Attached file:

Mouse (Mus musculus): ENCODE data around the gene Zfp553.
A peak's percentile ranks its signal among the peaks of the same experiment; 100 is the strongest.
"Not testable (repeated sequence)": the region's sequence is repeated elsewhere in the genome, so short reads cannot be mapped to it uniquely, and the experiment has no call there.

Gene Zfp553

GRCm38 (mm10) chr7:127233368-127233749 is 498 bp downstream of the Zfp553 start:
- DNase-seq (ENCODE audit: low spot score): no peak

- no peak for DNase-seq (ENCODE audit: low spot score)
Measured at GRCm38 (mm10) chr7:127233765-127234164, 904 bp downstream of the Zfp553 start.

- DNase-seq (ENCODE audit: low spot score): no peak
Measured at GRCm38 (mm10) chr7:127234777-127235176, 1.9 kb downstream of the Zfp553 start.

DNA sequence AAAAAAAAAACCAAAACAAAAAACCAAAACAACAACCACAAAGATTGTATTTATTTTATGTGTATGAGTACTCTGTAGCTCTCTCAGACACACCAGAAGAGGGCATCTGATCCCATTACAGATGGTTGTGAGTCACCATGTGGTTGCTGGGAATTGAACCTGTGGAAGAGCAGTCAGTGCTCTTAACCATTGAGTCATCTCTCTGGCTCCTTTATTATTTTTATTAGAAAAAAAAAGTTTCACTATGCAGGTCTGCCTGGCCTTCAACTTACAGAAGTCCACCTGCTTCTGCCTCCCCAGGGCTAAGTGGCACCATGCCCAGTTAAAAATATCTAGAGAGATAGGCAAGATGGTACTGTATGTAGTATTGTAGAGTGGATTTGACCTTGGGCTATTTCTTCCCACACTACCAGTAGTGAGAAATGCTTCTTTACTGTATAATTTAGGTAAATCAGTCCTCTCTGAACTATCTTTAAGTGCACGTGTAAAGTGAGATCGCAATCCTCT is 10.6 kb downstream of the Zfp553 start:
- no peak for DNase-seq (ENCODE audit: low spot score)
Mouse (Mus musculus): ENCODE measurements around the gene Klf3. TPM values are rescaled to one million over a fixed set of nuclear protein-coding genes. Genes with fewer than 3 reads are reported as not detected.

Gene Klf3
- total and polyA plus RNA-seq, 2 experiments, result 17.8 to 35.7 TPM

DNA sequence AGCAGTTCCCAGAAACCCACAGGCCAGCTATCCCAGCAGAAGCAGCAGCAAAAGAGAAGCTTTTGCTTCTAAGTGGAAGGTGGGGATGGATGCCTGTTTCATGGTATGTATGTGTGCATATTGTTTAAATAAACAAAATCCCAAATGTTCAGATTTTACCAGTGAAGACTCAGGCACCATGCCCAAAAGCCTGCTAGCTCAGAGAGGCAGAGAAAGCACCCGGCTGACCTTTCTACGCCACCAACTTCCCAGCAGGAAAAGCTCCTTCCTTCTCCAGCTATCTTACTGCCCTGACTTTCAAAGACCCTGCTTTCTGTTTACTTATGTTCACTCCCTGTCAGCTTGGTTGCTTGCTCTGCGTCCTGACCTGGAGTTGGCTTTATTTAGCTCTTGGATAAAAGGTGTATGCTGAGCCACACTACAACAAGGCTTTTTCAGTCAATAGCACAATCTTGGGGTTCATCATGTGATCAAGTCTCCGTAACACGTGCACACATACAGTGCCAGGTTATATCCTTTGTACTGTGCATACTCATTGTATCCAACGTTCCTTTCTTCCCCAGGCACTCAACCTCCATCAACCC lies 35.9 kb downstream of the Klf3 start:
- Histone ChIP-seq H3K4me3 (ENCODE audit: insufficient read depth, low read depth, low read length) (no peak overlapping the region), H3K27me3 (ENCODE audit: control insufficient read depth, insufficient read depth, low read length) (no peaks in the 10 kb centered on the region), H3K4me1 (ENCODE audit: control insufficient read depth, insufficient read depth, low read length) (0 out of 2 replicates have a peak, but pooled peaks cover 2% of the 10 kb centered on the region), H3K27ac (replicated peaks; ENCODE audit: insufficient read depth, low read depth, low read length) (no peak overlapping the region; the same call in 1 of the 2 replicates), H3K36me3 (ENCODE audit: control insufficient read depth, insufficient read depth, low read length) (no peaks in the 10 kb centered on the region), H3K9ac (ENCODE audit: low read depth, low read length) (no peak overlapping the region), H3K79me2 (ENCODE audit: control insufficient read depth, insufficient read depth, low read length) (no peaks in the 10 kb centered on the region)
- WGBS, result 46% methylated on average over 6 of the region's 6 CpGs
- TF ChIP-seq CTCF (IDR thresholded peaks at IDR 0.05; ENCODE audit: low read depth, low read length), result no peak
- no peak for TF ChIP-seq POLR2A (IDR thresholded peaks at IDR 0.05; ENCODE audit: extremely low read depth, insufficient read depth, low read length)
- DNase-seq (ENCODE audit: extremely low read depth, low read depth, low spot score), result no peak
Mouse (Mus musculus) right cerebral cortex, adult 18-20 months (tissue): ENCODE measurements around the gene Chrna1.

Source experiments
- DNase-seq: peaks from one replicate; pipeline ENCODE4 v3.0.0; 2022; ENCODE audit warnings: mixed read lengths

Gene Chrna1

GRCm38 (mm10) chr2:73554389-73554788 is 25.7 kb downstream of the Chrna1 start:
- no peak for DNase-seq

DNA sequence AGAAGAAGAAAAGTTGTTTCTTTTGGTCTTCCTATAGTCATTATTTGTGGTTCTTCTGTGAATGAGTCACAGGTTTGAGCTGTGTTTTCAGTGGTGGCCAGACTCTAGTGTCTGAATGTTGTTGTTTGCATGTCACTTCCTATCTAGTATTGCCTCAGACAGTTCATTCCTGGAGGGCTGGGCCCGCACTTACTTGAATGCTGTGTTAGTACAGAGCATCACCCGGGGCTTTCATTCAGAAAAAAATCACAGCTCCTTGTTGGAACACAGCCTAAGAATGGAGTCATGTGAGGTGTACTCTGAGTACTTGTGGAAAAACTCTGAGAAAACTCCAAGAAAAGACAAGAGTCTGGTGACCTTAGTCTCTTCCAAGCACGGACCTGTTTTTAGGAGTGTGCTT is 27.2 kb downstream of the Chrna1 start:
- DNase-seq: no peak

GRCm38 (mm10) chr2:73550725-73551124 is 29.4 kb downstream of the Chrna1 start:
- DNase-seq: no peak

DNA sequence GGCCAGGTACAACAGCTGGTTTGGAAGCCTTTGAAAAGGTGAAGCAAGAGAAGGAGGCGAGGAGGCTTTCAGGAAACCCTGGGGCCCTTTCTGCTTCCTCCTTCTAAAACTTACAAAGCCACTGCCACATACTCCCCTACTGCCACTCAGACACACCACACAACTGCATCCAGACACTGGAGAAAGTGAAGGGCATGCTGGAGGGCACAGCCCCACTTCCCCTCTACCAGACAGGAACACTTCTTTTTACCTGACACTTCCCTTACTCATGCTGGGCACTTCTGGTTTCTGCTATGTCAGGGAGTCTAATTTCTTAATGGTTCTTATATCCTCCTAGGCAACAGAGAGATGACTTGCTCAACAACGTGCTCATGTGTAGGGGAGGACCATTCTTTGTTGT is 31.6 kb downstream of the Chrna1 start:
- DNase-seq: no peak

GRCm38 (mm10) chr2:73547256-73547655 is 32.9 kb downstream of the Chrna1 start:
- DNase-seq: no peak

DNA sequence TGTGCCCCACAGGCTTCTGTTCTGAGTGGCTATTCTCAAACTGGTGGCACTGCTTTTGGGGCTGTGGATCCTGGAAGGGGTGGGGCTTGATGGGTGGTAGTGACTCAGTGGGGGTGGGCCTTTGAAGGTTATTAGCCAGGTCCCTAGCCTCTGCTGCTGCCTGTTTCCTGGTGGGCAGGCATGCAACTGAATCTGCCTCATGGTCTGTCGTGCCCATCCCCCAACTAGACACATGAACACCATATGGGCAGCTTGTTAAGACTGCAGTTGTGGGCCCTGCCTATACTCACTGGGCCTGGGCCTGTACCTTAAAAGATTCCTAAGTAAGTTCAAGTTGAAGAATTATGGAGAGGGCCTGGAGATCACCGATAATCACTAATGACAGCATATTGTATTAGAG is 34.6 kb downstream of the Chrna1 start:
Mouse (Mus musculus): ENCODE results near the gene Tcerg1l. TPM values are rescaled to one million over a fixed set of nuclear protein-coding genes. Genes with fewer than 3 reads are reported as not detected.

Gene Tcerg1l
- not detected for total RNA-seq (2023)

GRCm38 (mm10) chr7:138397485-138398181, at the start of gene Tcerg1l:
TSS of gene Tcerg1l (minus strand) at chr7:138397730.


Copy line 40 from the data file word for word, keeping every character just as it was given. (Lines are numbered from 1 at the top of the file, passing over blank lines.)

GRCm38 (mm10) chr7:138397485-138398181, at the start of gene Tcerg1l: